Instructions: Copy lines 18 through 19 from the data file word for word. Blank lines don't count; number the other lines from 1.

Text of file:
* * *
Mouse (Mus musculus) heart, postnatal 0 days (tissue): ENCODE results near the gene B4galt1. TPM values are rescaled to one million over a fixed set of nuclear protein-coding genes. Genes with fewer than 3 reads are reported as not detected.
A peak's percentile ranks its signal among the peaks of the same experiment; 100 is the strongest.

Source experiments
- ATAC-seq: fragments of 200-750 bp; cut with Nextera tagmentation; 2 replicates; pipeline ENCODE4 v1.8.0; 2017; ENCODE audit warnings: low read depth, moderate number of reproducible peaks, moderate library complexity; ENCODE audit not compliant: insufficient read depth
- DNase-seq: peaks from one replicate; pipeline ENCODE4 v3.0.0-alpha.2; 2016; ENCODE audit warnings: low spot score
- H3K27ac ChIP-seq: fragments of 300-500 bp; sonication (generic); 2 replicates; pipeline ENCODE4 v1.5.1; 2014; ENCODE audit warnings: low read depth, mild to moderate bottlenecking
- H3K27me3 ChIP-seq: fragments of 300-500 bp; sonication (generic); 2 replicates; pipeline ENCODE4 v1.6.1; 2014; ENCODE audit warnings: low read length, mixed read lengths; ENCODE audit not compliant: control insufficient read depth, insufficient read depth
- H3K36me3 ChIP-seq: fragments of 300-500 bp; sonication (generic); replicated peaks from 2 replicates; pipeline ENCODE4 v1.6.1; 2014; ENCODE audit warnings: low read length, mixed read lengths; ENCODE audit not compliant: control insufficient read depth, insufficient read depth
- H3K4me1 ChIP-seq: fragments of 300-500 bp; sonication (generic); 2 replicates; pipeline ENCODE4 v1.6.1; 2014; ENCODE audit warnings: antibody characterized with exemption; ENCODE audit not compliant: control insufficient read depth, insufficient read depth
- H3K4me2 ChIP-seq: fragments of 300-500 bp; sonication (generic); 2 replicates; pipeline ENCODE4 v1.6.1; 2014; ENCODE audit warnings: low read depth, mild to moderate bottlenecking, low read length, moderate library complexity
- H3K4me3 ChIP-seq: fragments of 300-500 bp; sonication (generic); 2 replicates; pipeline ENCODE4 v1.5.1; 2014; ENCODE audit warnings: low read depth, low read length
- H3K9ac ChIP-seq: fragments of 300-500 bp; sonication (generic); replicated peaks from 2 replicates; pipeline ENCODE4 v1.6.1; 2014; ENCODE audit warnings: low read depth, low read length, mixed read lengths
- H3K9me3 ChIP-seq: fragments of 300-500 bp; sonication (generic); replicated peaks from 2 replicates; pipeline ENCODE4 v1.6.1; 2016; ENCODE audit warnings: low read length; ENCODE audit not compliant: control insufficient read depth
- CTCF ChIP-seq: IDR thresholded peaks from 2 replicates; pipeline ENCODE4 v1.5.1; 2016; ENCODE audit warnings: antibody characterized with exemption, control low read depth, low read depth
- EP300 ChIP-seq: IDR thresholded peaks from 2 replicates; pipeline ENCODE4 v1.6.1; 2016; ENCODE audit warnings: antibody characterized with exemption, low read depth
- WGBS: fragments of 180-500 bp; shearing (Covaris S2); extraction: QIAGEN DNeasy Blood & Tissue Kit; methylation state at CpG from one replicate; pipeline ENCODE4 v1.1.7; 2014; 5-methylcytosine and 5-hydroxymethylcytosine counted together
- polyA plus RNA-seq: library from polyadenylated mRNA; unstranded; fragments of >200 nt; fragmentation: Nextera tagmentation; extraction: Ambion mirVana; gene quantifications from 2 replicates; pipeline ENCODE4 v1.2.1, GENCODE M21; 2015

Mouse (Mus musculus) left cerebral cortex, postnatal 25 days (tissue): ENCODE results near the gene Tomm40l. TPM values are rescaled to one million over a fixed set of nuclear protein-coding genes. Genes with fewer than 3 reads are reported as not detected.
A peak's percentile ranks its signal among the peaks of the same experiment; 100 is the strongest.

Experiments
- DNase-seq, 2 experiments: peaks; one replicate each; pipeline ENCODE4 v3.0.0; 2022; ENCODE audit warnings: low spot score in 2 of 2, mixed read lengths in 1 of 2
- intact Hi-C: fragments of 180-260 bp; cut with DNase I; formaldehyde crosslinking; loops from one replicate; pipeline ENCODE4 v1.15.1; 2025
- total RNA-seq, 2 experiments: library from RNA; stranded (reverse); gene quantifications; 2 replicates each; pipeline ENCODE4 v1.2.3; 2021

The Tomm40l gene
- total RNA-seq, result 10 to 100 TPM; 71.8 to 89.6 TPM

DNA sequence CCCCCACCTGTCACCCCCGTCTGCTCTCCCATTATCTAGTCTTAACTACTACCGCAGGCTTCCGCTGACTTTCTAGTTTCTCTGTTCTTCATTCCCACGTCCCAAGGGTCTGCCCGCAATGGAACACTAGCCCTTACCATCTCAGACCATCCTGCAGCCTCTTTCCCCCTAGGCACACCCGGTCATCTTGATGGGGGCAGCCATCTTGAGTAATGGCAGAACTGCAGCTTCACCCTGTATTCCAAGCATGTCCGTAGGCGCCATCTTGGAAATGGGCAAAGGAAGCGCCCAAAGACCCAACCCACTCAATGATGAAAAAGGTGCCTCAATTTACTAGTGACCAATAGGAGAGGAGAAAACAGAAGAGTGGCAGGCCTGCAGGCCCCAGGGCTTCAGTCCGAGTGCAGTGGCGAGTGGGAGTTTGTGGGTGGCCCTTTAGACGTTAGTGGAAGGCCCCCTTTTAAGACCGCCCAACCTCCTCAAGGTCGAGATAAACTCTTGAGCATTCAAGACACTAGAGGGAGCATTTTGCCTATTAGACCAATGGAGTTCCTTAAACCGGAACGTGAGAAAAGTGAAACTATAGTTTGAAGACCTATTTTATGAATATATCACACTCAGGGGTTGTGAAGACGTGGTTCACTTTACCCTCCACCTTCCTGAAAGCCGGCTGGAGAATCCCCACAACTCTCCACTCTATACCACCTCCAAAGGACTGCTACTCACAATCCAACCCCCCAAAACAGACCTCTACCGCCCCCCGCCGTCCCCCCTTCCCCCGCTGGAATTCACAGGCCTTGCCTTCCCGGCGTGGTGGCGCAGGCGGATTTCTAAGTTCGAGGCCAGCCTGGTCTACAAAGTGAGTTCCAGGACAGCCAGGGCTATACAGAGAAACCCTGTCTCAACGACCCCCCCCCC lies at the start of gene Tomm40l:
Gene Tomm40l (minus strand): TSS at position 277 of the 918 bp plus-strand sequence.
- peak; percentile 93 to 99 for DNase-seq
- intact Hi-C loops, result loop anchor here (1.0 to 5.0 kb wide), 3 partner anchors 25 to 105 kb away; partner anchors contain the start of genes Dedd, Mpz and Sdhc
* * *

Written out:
Mouse (Mus musculus) left cerebral cortex, postnatal 25 days (tissue): ENCODE results near the gene Tomm40l. TPM values are rescaled to one million over a fixed set of nuclear protein-coding genes. Genes with fewer than 3 reads are reported as not detected.
A peak's percentile ranks its signal among the peaks of the same experiment; 100 is the strongest.